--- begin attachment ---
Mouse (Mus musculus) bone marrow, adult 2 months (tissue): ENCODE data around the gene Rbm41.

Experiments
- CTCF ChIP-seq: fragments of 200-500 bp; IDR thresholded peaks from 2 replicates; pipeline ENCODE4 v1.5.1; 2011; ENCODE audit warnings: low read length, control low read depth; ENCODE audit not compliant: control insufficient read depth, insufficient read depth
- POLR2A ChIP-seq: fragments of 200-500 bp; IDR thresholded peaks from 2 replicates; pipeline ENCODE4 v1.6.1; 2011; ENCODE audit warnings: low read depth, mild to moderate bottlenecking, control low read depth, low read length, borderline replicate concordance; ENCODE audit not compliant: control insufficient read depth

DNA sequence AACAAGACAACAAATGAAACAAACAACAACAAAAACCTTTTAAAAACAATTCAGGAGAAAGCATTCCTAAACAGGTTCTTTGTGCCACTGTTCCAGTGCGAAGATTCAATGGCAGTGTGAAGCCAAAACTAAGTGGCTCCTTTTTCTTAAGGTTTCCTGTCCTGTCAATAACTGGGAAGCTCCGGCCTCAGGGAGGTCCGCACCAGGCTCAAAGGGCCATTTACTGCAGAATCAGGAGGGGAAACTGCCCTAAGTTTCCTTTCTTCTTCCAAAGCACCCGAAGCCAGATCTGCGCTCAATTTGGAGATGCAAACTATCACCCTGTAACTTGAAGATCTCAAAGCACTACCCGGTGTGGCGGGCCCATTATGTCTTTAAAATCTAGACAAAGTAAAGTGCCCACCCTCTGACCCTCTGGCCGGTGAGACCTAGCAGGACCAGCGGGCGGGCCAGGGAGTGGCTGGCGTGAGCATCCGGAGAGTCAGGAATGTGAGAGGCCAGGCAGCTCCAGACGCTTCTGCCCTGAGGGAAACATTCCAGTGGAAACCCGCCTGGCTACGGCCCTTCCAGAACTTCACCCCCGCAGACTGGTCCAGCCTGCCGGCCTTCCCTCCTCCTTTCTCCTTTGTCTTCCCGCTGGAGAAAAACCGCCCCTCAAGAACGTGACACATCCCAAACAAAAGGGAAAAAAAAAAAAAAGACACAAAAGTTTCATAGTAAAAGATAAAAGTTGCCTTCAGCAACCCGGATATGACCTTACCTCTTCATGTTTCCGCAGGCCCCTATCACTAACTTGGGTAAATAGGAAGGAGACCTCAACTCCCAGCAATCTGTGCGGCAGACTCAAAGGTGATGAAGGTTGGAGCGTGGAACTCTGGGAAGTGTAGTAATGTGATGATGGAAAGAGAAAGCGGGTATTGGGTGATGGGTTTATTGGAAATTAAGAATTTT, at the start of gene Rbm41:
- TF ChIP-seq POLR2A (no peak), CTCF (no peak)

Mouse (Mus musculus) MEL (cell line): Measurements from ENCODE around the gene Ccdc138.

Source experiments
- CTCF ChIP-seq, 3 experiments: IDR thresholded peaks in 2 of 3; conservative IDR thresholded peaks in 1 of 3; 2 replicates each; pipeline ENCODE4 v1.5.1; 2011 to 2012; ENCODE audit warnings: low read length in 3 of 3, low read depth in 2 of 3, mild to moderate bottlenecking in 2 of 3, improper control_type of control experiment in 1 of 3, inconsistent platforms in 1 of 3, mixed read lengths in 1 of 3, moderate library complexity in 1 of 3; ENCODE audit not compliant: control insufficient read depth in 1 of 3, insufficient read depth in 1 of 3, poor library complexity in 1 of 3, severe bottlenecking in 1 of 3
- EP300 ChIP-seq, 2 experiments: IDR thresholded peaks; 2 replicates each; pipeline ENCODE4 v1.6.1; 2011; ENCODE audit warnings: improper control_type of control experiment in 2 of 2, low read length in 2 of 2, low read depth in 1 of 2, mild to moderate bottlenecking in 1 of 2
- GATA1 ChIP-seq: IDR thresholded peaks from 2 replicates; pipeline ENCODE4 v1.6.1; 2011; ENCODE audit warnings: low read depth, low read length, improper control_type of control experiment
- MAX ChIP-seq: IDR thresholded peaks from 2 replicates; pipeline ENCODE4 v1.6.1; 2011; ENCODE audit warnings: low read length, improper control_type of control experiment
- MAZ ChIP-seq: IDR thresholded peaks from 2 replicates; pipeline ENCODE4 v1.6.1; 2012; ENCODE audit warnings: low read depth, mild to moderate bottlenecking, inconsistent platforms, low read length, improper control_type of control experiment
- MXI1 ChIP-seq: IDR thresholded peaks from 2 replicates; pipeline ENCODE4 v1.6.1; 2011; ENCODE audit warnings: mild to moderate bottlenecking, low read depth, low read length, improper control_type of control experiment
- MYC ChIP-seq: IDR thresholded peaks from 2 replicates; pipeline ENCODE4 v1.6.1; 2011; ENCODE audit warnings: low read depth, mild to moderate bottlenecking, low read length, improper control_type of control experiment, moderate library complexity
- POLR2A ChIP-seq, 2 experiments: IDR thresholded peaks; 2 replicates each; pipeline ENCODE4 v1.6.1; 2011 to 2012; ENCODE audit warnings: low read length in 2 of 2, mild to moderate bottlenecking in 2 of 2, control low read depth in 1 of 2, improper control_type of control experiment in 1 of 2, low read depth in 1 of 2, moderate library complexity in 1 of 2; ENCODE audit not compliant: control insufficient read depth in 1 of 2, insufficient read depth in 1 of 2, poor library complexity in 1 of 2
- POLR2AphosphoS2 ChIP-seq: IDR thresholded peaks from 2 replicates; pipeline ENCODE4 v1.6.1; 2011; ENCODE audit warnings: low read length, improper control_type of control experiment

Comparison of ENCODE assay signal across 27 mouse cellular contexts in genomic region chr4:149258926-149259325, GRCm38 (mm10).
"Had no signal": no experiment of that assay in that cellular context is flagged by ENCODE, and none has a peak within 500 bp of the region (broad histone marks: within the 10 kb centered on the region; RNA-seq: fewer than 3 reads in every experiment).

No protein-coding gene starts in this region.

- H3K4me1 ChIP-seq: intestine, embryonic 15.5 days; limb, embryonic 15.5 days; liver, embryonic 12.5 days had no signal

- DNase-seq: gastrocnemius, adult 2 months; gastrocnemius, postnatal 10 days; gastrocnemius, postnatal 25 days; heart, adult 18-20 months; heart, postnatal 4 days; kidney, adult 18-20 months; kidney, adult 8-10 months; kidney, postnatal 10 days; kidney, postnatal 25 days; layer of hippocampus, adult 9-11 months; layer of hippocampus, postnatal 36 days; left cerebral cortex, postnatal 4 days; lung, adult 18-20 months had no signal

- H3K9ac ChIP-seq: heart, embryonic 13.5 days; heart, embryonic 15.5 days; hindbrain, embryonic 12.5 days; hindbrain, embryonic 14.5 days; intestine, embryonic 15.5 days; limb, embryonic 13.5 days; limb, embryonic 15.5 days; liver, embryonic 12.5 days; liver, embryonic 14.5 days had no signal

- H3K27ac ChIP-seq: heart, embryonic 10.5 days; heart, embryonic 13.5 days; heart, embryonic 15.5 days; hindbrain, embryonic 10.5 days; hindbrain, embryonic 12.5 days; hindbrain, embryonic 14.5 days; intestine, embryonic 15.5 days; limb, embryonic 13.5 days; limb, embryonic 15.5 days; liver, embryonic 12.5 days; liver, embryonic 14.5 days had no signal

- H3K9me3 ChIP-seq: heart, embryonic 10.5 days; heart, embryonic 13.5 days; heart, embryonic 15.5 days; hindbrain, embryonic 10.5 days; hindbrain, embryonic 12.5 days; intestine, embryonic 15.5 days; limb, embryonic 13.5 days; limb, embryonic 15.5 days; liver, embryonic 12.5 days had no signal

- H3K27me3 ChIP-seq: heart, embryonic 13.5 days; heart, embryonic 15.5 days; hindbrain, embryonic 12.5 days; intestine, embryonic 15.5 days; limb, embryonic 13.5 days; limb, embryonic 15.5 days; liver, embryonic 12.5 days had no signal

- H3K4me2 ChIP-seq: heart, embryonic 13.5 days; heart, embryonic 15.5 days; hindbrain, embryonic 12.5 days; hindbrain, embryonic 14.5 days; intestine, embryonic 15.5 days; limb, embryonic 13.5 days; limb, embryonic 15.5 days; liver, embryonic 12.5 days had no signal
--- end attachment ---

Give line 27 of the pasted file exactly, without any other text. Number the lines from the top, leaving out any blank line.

- H3K4me2 ChIP-seq: heart, embryonic 13.5 days; heart, embryonic 15.5 days; hindbrain, embryonic 12.5 days; hindbrain, embryonic 14.5 days; intestine, embryonic 15.5 days; limb, embryonic 13.5 days; limb, embryonic 15.5 days; liver, embryonic 12.5 days had no signal